Phase 1 and phase 2 orthodontic treatment may be framed as early vs late orthodontic treatment and the methodology chosen based on the goals of treatment.
The quandary may be further considered with an awareness of the present-day accepted delivery systems of orthodontic care: growth modification, camouflage orthodontics, or orthognathic surgery.
As promulgated by the orthodontic specialty, 7 of 10 children will have developed a malocclusion by the time they reach peak puberty, and 90% of these malocclusions are dentoalveolar-related, caused by environmental issues (eg, oral habits and medical induced mouth breathing). The remaining 10% of developing pediatric malocclusions are skeletal-based, caused by heredity and chronic neuromuscular problems. These conditions can affect normal jaw growth and development in the transverse, sagittal, and vertical planes of craniofacial growth. It is the objective of first phase, early treatment orthodontics to intercept and rectify abnormal growth patterns of the craniofacial structures, which gave rise to the popularity of functional appliances and other strategies and protocols of early treatment.
In his June editorial, the editor raised the concern of ethics related to phase 1 and phase 2 treatments. The ethical dilemma in my opinion is whether the clinician should settle for growth modification or camouflage treatment in the treatment of malocclusion.
Tulloch et al claimed that late Class II camouflage treatment is the gold standard supported by the results of randomized clinical trials. These trials have been seen by many to be based on research with a flawed sample.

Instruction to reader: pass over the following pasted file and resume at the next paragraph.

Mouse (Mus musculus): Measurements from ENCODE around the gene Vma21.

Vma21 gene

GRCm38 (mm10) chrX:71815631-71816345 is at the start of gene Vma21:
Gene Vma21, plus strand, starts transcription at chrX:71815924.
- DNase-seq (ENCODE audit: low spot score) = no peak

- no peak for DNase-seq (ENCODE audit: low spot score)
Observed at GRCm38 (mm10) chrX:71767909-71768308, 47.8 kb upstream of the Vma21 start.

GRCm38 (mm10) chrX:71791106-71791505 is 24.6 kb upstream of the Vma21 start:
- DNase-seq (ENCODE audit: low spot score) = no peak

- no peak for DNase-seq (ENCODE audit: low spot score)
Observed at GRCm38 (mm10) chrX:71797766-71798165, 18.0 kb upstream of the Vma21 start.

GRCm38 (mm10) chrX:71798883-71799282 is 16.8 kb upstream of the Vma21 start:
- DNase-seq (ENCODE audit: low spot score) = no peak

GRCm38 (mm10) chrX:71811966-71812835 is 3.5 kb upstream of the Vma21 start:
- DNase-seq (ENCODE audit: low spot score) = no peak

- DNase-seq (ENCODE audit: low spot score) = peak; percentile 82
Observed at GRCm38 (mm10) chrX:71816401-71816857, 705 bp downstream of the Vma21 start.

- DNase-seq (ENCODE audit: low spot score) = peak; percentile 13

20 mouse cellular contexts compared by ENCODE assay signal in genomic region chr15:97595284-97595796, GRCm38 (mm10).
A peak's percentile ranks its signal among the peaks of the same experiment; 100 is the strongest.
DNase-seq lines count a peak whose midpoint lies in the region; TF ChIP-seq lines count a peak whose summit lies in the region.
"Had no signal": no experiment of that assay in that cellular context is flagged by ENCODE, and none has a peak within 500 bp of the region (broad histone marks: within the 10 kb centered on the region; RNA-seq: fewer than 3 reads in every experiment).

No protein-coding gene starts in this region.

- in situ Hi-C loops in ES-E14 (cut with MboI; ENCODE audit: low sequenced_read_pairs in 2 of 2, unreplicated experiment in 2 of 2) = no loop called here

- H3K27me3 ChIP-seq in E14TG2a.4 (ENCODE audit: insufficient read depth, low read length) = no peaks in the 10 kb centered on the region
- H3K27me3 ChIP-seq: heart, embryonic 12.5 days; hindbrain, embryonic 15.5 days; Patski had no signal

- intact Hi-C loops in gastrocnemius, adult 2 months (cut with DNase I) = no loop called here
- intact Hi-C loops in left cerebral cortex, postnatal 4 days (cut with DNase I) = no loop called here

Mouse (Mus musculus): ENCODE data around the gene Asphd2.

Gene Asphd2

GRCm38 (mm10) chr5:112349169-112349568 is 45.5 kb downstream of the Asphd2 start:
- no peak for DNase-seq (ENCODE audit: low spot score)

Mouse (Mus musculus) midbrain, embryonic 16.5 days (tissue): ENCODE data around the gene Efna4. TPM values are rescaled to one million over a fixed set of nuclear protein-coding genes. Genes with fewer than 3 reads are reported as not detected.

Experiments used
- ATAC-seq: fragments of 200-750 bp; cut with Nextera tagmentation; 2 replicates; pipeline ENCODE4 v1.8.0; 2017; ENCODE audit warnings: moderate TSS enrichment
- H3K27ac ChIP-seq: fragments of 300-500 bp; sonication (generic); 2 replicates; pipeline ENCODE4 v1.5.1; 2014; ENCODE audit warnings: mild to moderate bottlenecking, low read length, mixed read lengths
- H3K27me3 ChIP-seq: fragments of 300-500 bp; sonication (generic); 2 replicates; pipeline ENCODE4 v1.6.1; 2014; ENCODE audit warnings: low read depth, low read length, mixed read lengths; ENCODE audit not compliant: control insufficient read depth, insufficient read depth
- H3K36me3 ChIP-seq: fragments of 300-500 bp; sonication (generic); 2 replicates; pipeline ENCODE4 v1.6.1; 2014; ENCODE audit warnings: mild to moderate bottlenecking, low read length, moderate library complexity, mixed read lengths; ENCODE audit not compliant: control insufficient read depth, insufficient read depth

A quantified goal of many, and a unique benefit of early treatment, is the attainment of proper overbite and overjet relationships (interincisal angle), allowing for unlocking the occlusion and a normal growth direction of the mandible. Growth studies have shown that a proper interincisal angle enhances favorable forward growth rotation of the mandible, allowing a treatment result of not only a Class I dental relationship, but also a Class I skeletal relationship potentially eliminating the need for conventional Class II camouflage distalization mechanics.
Even an “ass” with this universally accepted supportive research would be able to make a proper decision related to the specificity of the timing and methodology of the Class II problem in a developing malocclusion.